James Schnable is a graduate student in the Freeling Lab. His research focuses on comparative grass genomics and the fate of genes following whole genome duplications.
- in progress PhD, Plant Biology, University of California-Berkeley (Advisor Michael Freeling) 2008-present
- BA, Biology (Focuses in Genetics and Plant Biology), Cornell University 2004-2008
I study what makes the two subgenomes within ancient tetraploid species such as maize different from each other. By taking advantage of the huge datasets that are now routinely generated by research groups using 2nd generation sequencers, I am studying how homeologs (duplicate genes created by a whole genome duplication, also known as ohnologs) on the two subgenomes of maize behave differently.
In addition to having lots of well characterized mutants and a relative abundance of RNA-seq data, studying the evolutionary and genomic consequences of polyploidy in maize also benefits from the fact that the grass family (Poaceae), of which maize is a member, are represented by the most species with sequenced genomes of any plant family (which only makes sense when you consider the crucial roles grasses play in both agriculture and ecology). Using comparative genomics to identify and compare orthologous regions of different grass genomes, we can identify where duplicate genes were completely or partially removed from the maize genome following its ancient whole genome duplication, as well as conserved noncoding sequences thought to be involved in regulating the expression of genes.
In the long term, my goal is to test the hypothesis that duplicated transcription factors from the maize whole genome duplication underly the emergence of two separate and morphologically distinct inflorescences in maize -- the ear and tassel shown on the left and right sides of the attached image-- when most other members of the Andropogoneae (the grass tribe to which maize, sorghum, and sugar cane belong to) have only a single style of inflorescence bisexual flowers as seen it the sorghum head in the center of the attached image. The comparison of maize and sorghum inflorescences on the right is a Creative Commons Licensed Image which was the featured image of the PLoS Biology June issue and came from a paper published by myself and other members of the Freeling lab describing fractionation -- the loss of duplicate gene copies following a whole genome -- in the maize genome. See the image in its original context.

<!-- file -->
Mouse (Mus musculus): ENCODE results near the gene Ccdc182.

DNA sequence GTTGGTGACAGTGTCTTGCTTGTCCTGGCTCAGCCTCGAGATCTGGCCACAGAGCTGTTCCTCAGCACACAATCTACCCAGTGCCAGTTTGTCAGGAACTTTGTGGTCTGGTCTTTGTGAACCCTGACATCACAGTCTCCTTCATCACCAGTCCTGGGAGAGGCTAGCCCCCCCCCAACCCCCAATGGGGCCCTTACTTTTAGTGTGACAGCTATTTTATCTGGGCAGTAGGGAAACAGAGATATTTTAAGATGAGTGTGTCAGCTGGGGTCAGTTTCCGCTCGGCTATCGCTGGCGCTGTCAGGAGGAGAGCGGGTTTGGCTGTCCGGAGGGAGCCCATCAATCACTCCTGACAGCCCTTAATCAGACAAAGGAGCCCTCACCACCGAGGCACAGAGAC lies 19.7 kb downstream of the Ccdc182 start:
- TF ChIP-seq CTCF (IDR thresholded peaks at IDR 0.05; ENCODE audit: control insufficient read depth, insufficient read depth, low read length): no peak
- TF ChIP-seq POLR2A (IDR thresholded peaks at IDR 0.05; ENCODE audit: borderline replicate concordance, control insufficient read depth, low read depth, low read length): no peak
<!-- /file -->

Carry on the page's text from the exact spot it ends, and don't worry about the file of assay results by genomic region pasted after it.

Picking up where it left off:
- Freeling M, Woodhouse MR, Subramaniam S, Turco G, Lisch D, Schnable JC. (2012) Fractionation mutagenesis and similar consequences of mechanisms removing dispensable or less-expressed DNA in plants. Current Opinion in Plant Biology DOI: 10.1016/j.pbi.2012.01.015
- Tang H, Woodhouse MR, Cheng F, Schnable JC, Pedersen BS, Conant GC, Wang X, Freeling M, Pires JC. (2012) Altered patterns of fractionation and exon deletions in Brassica rapa support a two-step model of paleohexaploidy. Genetics DOI: 10.1534/genetics.111.137349
- Schnable JC, Freeling M, Lyons E. (2012) Genome-wide analysis of syntenic gene deletion in the grasses. Genome Biology and Evolution DOI: 10.1093/gbe/evs009
- Zhang W, Wu Y, Schnable JC, Zeng Z, Freeling M, Crawford GE, and Jiang J. (2011) High-resolution mapping of open chromatin in the rice genome. Genome Research DOI: 10.1101/gr.131342.111
- Eichten SR,* Swanson-Wagner RA,* Schnable JC, Waters AJ, Hermanson PJ, Liu S, Yeh C, Jia Y, Gendler K, Freeling M, Schnable PS, Vaughn MW, Springer NM. (2011) Heritable epigenetic variation among maize inbreds. PLoS Genetics DOI: 10.1371/journal.pgen.1002372
- Schnable JC, Lyons E. (2011) Comparative genomics with maize and other grass: from genes to genomes. Maydica 56(2) 183-200 (pdf link)
- Tang H, Lyons E, Pedersen B, Schnable JC, Paterson AH, Freeling M. (2011) Screening synteny blocks in pairwise genome comparisons through integer programming. BMC Bioinformatics DOI: 10.1186/1471-2105-12-102
- Schnable JC, Pedersen BS, Subramaniam S, Freeling M. (2011) Dose-sensitivity, conserved noncoding sequences and duplicate gene retention through multiple tetraploidies in the grasses. Frontiers in Plant Science DOI: 10.3389/fpls.2011.00002
- Schnable JC, Freeling M. (2011) Genes identified by visible mutant phenotypes show increased bias towards one of two maize subgenomes. PLoS One DOI: 10.1371/journal.pone.0017855
- Schnable JC, Springer NM, Freeling M. (2011) Differentiation of the maize subgenomes by genome dominance and both ancient and ongoing gene loss. Proceedings of the National Academy of Sciences DOI: 10.1073/pnas.110136810
- Woodhouse MR,* Schnable JC,* Pedersen BS, Lyons E, Lisch D, Subramaniam S, Freeling M. (2010) Following tetraploidy in maize, a short deletion mechanism removed genes preferentially from one of the two homeologs. PLoS Biology DOI: 10.1371/journal.pbio.100040
- The International Brachypodium Initiative. (2010) Genome sequencing and analysis of the model grass Brachypodium distachyon. Nature DOI: 10.1038/nature0874